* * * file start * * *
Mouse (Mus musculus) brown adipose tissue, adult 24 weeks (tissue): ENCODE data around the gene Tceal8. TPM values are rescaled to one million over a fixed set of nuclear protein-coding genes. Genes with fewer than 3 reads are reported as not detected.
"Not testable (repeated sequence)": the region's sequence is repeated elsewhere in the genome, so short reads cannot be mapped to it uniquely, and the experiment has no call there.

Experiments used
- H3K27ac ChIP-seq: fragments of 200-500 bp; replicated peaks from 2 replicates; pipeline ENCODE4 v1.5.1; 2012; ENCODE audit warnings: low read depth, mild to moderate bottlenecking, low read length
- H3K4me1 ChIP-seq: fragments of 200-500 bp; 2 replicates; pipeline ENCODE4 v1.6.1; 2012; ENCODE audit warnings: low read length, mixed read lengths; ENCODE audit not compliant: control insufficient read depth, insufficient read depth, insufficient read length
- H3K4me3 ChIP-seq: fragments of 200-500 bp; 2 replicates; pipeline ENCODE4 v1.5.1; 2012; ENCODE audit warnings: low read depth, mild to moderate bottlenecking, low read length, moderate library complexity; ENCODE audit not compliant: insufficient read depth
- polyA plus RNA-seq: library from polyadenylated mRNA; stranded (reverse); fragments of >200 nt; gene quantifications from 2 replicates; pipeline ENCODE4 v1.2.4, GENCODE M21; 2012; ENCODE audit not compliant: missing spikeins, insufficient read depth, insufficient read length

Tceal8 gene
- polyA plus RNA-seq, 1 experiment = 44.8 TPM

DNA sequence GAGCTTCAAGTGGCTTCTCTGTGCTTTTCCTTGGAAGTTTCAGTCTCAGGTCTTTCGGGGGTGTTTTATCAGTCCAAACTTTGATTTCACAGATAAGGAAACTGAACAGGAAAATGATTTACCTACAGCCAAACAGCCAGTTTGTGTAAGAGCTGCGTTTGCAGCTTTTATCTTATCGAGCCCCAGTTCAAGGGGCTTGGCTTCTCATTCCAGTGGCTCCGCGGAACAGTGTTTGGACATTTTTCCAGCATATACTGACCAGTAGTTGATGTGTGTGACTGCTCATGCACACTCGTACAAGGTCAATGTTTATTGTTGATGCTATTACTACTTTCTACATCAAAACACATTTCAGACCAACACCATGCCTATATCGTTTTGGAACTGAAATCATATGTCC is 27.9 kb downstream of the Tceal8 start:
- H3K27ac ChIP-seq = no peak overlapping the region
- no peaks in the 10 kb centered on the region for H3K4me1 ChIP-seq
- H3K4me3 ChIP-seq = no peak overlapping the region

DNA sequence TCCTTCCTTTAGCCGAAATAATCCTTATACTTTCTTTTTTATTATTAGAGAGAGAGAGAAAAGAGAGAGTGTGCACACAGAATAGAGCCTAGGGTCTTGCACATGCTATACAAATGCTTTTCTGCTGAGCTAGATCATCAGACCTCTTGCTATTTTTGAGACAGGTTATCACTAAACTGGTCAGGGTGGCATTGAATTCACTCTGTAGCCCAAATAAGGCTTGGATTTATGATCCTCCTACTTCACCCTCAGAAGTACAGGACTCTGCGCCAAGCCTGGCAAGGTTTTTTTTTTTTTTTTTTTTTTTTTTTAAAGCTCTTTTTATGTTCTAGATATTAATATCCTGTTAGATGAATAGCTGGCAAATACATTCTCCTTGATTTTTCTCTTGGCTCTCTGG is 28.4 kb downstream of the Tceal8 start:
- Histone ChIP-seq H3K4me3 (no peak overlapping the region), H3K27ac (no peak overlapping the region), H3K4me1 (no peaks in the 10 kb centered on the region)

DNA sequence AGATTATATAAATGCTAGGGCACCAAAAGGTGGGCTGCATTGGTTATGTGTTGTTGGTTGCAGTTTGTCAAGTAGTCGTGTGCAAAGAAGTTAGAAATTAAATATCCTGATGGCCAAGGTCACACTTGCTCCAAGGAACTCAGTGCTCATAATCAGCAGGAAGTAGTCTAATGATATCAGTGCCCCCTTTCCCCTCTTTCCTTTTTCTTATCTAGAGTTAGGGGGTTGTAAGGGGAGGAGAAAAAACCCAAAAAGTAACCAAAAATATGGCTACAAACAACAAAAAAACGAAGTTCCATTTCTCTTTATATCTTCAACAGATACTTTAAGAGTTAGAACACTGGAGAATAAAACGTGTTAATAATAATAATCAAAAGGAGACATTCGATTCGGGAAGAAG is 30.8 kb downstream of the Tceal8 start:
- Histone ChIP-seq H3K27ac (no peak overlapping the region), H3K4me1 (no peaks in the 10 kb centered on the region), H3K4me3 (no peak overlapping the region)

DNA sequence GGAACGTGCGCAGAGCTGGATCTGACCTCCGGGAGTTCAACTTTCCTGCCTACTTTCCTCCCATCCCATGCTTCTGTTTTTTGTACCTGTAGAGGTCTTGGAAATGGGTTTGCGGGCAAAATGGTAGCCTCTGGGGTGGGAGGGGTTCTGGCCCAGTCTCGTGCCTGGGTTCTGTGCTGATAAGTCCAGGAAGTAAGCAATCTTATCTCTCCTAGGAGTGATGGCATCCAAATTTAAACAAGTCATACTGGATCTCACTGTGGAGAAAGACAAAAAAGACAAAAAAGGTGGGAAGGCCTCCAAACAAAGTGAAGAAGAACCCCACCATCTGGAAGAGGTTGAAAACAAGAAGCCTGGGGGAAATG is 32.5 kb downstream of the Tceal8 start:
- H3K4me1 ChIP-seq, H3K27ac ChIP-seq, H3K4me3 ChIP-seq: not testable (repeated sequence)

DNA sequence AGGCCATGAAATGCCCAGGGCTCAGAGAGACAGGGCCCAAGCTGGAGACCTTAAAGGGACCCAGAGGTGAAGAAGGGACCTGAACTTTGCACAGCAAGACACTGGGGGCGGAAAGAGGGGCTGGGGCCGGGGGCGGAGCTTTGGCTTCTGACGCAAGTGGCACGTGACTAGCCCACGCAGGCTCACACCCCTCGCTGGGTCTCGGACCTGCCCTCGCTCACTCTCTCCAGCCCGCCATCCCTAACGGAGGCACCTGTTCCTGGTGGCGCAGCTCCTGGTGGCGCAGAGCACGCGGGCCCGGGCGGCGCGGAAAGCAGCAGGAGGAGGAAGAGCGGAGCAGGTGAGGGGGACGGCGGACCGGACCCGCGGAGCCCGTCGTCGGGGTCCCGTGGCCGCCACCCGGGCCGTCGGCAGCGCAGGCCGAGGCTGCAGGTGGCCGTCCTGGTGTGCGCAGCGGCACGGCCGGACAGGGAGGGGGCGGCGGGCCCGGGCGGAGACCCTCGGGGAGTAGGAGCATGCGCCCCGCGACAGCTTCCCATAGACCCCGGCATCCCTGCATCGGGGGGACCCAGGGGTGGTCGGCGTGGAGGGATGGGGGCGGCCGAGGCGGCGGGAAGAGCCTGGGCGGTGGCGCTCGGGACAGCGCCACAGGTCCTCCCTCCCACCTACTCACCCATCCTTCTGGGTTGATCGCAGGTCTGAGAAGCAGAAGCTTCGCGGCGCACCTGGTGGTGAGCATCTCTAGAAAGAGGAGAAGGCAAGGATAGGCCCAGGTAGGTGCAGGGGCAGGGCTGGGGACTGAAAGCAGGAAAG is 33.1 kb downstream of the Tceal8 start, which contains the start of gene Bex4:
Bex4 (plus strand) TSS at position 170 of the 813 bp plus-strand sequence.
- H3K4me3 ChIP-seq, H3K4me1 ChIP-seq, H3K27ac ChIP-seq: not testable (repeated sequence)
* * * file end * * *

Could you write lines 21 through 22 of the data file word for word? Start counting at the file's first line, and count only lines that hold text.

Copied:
Bex4 (plus strand) TSS at position 170 of the 813 bp plus-strand sequence.
- H3K4me3 ChIP-seq, H3K4me1 ChIP-seq, H3K27ac ChIP-seq: not testable (repeated sequence)